04-27-2010 10:53 PM
jaejaerae Tanya,

Here are some of my writes below. First the draft and then the free-writes and wisdom writes following. Thank you so much. It's tough for me to be gentle on myself! I look forward to your feedback.

Thank you,
Jeannette


My Body Draft 1

My hip rocks forward and the rest of my body follows. My body slowly wretches over in bed and I come to a resting position. It feels like there is a steel pole from my mid back to the top of my head and my jaw is so tight I’m afraid to try and open my mouth. I can’t even conceive of being pregnant in this state. No one understood, I was alone and I sank deeper in to a black hole. It was me against the world.

“That car is going to stop right?” he said, then lights flashed he grabbed my arm; impact. I remember my arms up around my head and him asking, “are you ok?” “are you ok?” I wasn’t sure.

Headaches began to crowd my days when I was still a teenager. At the time a few Excedrin and a coke did the trick with some lunch and I’d skate through the rest of my day. They came day after day and I started looking for answers. ‘Stress’ people would tell me; not enough rest; you are letting things get to you Jeannette. Meanwhile, my jaw joint was deteriorating to a point of no return while I yet again let people tell me what was going on and let it seep into my skin. I would lose the joint completely in the next several years while people around me told me to just relax.

You just get married and have babies right? I suppose I always thought that too, never thought anything of it. How would my back support the weight of a growing baby inside of me? How would I live off of pain meds? How? How would I pick the baby up? People told me I just would. Who are these people and why do they seem to hold so much stock in my life? Though we were never in a hurry to have a baby, these were questions that always danced around in my head.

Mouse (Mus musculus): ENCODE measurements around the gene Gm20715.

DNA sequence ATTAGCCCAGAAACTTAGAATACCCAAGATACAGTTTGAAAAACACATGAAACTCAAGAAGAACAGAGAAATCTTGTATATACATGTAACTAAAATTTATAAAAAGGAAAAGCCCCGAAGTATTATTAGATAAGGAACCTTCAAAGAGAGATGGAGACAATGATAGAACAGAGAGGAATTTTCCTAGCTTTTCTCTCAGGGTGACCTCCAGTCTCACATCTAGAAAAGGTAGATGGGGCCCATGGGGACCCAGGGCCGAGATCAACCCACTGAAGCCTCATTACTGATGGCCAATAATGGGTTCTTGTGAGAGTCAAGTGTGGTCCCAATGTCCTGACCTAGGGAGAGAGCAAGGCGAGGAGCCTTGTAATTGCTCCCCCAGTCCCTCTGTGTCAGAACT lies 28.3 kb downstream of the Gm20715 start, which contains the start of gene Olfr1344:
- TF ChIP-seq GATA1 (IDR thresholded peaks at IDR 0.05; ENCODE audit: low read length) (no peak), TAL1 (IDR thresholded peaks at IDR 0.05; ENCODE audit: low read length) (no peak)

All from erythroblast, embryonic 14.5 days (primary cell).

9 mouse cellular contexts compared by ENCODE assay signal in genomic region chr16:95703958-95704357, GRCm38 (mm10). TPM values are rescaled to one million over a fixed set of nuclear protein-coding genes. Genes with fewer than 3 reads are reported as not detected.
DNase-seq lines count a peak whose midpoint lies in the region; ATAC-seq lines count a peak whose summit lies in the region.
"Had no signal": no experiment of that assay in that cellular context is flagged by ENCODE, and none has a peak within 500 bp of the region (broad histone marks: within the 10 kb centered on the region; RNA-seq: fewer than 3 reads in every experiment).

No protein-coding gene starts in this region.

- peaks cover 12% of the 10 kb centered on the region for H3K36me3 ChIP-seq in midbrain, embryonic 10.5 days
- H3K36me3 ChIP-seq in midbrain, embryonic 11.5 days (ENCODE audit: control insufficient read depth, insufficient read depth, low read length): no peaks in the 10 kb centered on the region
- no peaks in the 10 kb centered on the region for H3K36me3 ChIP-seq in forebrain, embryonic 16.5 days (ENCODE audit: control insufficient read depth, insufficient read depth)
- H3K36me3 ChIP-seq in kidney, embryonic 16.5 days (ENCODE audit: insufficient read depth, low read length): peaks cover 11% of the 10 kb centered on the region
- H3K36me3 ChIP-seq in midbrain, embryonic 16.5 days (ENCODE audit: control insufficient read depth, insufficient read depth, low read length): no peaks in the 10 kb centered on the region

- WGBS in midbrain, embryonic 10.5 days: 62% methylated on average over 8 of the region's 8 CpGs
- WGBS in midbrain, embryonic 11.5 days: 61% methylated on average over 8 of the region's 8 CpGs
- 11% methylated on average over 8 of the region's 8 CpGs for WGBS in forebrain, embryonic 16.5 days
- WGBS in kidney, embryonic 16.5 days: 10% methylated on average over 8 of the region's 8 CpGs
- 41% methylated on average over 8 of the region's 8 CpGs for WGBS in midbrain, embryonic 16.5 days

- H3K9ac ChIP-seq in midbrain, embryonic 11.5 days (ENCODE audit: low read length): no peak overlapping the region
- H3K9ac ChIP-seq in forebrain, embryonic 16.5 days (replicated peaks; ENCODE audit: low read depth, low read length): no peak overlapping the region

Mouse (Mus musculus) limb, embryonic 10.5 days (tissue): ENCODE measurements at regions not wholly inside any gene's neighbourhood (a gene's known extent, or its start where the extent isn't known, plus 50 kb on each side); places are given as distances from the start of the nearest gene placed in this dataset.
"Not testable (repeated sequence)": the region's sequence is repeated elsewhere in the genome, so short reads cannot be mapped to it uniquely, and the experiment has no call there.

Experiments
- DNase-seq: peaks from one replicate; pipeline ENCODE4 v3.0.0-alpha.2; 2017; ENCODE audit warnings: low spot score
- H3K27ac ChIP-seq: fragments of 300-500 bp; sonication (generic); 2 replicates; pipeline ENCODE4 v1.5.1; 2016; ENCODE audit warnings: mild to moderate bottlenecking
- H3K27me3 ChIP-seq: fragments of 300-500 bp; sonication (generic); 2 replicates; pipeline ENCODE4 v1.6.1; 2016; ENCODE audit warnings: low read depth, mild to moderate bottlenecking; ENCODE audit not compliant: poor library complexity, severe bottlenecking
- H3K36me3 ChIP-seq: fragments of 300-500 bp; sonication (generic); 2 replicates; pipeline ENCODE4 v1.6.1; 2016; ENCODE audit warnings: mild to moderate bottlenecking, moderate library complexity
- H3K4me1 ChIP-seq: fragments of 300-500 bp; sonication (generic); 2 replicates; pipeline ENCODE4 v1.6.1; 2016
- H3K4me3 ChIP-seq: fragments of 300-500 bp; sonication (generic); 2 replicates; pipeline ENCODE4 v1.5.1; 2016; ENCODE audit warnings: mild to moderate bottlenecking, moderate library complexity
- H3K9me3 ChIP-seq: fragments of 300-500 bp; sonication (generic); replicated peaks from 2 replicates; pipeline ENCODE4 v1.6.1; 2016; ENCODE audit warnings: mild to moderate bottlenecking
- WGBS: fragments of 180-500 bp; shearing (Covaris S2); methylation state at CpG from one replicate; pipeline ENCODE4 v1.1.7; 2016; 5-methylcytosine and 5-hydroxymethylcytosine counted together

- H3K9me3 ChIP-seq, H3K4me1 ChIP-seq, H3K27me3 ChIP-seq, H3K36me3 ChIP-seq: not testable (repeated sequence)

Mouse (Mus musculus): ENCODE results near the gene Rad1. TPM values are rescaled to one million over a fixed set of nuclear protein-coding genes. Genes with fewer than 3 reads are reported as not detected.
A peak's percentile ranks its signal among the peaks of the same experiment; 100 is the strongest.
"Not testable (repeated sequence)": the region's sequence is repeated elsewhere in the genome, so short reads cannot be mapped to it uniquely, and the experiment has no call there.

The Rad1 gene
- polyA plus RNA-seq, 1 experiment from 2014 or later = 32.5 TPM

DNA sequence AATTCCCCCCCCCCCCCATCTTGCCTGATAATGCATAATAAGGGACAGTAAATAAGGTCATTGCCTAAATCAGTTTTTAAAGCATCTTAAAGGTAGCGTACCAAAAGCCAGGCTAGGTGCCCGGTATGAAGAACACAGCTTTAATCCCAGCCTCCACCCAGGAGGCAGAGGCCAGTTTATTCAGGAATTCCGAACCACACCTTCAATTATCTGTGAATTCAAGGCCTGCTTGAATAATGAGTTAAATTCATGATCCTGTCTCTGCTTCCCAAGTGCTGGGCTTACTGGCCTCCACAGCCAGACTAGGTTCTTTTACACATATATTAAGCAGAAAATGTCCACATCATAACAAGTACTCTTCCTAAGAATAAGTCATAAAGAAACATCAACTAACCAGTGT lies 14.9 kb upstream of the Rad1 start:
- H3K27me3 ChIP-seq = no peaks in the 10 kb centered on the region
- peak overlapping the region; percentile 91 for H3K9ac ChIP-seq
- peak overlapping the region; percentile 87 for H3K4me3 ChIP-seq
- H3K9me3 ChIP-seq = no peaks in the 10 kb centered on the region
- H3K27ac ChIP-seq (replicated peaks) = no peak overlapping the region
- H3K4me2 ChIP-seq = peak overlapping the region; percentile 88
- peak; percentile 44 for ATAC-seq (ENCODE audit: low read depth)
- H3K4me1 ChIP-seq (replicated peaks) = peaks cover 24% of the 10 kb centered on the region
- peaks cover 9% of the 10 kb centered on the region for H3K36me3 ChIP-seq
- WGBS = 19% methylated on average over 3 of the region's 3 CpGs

I love to move. My body thrives on it. In college I took a few modern dance classes just for fun. The studio was down at the bottom of a very long steadily steep hill and in the frigid cold winters of Ohio it was quite a trek back up to my dorm. One Tuesday evening I’d had a glorious class, wonderful movement that always seemed to unlock something inside me that had been frozen for some time. I felt great and decided to push it up the hill, all those steps before me, but my body was warm and strong. The ice-cold air just slid right off of my skin. Greeting my roommate and dear friend I sat down on the couch we had named Casandra and enjoyed telling her about my class. Upon standing minutes later the right lower side of my back wrenched, in an instant and out of nowhere I fell to the floor without my breath. My breath slowly returning my hand on my back, “I can’t move Liz” and she slowly helped me back to the couch.

Looking back I distinctly remember the ever-present struggle of feeling as if something was surely amiss while continually being told and convincing myself that everything was fine. I’d spend my Saturdays cleaning out my car, checking the oil, grocery shopping and cleaning my apartment. Life went on and so did explaining away the symptoms.

Each year I would have a few more doctors appointments and a few more aches and pains. Starting with the dentist then there was the massage therapist, the dental surgeon, the acupuncturist, the physical therapist, the rolfer, the intuitive, the TMJ specialist in a far away state, the nutritionist, a different dentist, an osteopath, and so on and so on. No one could really tell me just what was going on. It was fibromyalgia, no it was just stress, no it was my heart; no it was just this or just that.